Germany paroles hijack murder terrorist

German authorities have paroled Mohammed Ali Hamadi after he served 19 years of a life sentence for the 1985 hijacking of a TWA jetliner and the killing of a US Navy diver.

German authorities have paroled Mohammed Ali Hamadi after he served 19 years of a life sentence for the 1985 hijacking of a TWA jetliner and the killing of a US Navy diver.

Hamadi has been released from prison and has left Germany, said Doris Moeller-Scheu, a spokeswoman for the Frankfurt prosecutor’s office. She said she did not know his destination.

She said Hamadi’s case came up for a regular legally mandated review by a parole court and he was released after an expert assessment and a hearing.

TWA flight 847 from Athens to Rome was hijacked to Beirut, where the hijackers shot US Navy diver Robert Dean Stethem, 23, of Waldorf, Maryland, and dumped his body on the tarmac.

German federal officials declined to comment extensively and said the case was a matter for state authorities. Justice Ministry spokeswoman Eva Schmierer said Germany did not have any request from the United States for Hamadi’s extradition.

A spokesman for the Foreign Ministry, Martin Jaeger, said there was no connection between his release and that of Susanne Osthoff, a German woman released at the weekend after spending more than three weeks as a hostage in Iraq.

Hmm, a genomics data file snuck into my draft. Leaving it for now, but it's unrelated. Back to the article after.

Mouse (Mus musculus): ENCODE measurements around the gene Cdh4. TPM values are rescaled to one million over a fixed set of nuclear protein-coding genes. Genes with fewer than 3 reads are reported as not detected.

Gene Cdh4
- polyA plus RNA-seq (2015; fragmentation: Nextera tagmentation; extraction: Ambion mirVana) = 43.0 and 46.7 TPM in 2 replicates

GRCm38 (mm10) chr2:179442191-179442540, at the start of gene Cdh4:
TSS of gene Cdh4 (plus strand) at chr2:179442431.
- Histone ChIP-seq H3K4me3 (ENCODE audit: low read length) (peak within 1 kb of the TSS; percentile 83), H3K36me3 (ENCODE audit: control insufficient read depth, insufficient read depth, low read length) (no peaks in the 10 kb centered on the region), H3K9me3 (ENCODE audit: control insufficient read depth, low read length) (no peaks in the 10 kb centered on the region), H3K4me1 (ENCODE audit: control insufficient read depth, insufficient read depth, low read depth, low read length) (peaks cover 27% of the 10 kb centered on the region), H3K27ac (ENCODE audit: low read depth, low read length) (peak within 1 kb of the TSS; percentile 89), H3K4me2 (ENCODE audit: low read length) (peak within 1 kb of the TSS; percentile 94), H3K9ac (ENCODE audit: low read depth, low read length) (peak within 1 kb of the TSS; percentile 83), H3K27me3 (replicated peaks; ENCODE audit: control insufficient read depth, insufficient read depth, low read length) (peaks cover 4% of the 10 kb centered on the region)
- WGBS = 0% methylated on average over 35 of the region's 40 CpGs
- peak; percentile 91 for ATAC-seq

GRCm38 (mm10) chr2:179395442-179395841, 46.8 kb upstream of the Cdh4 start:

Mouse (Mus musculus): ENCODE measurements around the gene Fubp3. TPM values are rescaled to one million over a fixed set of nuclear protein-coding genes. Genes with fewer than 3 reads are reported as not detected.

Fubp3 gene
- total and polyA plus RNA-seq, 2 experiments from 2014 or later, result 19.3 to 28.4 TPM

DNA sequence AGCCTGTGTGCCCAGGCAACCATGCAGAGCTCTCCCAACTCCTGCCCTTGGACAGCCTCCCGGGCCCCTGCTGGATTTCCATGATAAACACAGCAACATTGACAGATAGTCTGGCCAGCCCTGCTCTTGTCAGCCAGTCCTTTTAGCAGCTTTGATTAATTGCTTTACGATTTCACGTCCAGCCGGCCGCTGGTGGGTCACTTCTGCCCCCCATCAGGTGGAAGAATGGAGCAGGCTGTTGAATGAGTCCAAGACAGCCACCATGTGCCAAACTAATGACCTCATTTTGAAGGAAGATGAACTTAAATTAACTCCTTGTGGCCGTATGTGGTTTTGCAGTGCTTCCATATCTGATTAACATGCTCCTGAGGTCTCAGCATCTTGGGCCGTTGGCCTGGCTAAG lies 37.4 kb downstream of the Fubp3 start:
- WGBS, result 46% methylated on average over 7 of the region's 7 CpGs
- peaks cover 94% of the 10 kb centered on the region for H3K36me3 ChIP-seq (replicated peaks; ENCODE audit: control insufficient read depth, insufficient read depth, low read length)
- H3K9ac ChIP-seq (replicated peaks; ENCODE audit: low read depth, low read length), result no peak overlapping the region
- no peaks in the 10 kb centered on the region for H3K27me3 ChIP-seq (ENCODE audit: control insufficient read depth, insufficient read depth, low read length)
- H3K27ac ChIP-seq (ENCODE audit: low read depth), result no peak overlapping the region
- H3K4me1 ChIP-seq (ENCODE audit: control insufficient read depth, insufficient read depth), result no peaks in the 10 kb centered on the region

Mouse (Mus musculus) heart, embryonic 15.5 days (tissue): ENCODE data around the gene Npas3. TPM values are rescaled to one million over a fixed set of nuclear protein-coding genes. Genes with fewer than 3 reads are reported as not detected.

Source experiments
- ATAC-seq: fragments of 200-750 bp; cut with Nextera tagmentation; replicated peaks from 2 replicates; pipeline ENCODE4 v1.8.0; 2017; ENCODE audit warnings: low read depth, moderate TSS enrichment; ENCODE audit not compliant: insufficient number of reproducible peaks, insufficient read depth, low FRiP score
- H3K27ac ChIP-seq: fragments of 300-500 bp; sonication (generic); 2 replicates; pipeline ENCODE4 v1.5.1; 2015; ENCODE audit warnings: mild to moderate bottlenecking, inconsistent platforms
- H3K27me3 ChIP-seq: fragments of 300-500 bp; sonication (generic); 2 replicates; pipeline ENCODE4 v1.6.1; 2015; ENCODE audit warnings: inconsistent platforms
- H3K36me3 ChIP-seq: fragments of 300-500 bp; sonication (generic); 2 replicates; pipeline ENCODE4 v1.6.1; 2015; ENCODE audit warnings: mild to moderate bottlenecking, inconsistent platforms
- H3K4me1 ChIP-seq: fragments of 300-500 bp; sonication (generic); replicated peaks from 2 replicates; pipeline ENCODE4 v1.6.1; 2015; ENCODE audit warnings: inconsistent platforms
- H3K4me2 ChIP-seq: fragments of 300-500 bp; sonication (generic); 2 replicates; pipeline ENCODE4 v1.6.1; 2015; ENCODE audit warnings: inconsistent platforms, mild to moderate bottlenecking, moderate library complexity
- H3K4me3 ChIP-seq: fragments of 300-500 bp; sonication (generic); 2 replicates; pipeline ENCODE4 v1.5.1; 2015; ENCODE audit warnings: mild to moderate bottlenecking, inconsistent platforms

Stethem, 23, was beaten and shot on June 15, 1985, while the plane was in Beirut. He was the only casualty during the hijacking ordeal, in which 39 Americans were held hostage for 17 days. He received the Bronze Star and Purple Heart decorations, and a US Navy guided missile destroyer is named in his honour.

Hamadi was arrested at Frankfurt Airport on January 13, 1987, when customs officials discovered liquid explosives in his luggage.

US authorities had requested his extradition so he could stand trial in the United States, but the Germans, who have no death penalty, insisted on prosecuting Hamadi.

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